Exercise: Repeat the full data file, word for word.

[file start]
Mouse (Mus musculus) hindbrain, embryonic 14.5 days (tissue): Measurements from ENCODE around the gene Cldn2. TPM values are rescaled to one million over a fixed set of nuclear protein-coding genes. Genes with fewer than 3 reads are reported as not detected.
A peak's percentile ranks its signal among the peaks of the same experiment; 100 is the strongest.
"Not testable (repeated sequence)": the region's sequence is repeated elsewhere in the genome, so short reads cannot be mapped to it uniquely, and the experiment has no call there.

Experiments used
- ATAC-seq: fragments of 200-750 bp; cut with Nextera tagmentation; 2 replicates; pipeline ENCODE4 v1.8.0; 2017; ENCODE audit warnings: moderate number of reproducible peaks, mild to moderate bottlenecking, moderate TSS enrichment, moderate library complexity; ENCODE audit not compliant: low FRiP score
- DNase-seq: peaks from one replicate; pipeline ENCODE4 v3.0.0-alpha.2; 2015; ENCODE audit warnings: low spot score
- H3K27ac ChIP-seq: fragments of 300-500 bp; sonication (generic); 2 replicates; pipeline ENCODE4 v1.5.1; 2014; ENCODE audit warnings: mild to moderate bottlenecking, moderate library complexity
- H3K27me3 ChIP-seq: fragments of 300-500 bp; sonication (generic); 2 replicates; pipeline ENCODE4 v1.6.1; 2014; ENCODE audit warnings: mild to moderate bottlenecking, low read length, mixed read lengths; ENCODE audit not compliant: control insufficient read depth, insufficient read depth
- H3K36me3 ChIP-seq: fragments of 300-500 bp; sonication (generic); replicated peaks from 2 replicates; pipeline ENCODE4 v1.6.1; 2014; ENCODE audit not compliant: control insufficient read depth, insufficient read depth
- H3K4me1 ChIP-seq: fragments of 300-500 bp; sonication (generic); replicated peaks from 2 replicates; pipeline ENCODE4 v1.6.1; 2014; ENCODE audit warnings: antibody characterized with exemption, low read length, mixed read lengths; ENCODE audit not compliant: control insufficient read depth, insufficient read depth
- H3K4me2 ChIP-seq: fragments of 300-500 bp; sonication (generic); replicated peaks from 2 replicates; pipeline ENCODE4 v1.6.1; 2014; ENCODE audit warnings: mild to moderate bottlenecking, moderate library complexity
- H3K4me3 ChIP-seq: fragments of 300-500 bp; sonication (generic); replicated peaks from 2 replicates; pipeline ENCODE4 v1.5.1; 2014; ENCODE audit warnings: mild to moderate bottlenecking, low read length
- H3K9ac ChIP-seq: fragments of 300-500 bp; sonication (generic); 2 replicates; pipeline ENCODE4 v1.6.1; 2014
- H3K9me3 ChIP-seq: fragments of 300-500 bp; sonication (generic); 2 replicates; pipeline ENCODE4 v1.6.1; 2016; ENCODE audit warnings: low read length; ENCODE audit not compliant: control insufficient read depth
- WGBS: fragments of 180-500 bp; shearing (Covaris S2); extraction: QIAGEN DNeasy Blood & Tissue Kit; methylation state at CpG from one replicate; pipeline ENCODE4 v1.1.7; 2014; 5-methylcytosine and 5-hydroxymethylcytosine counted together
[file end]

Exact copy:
Mouse (Mus musculus) hindbrain, embryonic 14.5 days (tissue): Measurements from ENCODE around the gene Cldn2. TPM values are rescaled to one million over a fixed set of nuclear protein-coding genes. Genes with fewer than 3 reads are reported as not detected.
A peak's percentile ranks its signal among the peaks of the same experiment; 100 is the strongest.
"Not testable (repeated sequence)": the region's sequence is repeated elsewhere in the genome, so short reads cannot be mapped to it uniquely, and the experiment has no call there.

Experiments used
- ATAC-seq: fragments of 200-750 bp; cut with Nextera tagmentation; 2 replicates; pipeline ENCODE4 v1.8.0; 2017; ENCODE audit warnings: moderate number of reproducible peaks, mild to moderate bottlenecking, moderate TSS enrichment, moderate library complexity; ENCODE audit not compliant: low FRiP score
- DNase-seq: peaks from one replicate; pipeline ENCODE4 v3.0.0-alpha.2; 2015; ENCODE audit warnings: low spot score
- H3K27ac ChIP-seq: fragments of 300-500 bp; sonication (generic); 2 replicates; pipeline ENCODE4 v1.5.1; 2014; ENCODE audit warnings: mild to moderate bottlenecking, moderate library complexity
- H3K27me3 ChIP-seq: fragments of 300-500 bp; sonication (generic); 2 replicates; pipeline ENCODE4 v1.6.1; 2014; ENCODE audit warnings: mild to moderate bottlenecking, low read length, mixed read lengths; ENCODE audit not compliant: control insufficient read depth, insufficient read depth
- H3K36me3 ChIP-seq: fragments of 300-500 bp; sonication (generic); replicated peaks from 2 replicates; pipeline ENCODE4 v1.6.1; 2014; ENCODE audit not compliant: control insufficient read depth, insufficient read depth
- H3K4me1 ChIP-seq: fragments of 300-500 bp; sonication (generic); replicated peaks from 2 replicates; pipeline ENCODE4 v1.6.1; 2014; ENCODE audit warnings: antibody characterized with exemption, low read length, mixed read lengths; ENCODE audit not compliant: control insufficient read depth, insufficient read depth
- H3K4me2 ChIP-seq: fragments of 300-500 bp; sonication (generic); replicated peaks from 2 replicates; pipeline ENCODE4 v1.6.1; 2014; ENCODE audit warnings: mild to moderate bottlenecking, moderate library complexity
- H3K4me3 ChIP-seq: fragments of 300-500 bp; sonication (generic); replicated peaks from 2 replicates; pipeline ENCODE4 v1.5.1; 2014; ENCODE audit warnings: mild to moderate bottlenecking, low read length
- H3K9ac ChIP-seq: fragments of 300-500 bp; sonication (generic); 2 replicates; pipeline ENCODE4 v1.6.1; 2014
- H3K9me3 ChIP-seq: fragments of 300-500 bp; sonication (generic); 2 replicates; pipeline ENCODE4 v1.6.1; 2016; ENCODE audit warnings: low read length; ENCODE audit not compliant: control insufficient read depth
- WGBS: fragments of 180-500 bp; shearing (Covaris S2); extraction: QIAGEN DNeasy Blood & Tissue Kit; methylation state at CpG from one replicate; pipeline ENCODE4 v1.1.7; 2014; 5-methylcytosine and 5-hydroxymethylcytosine counted together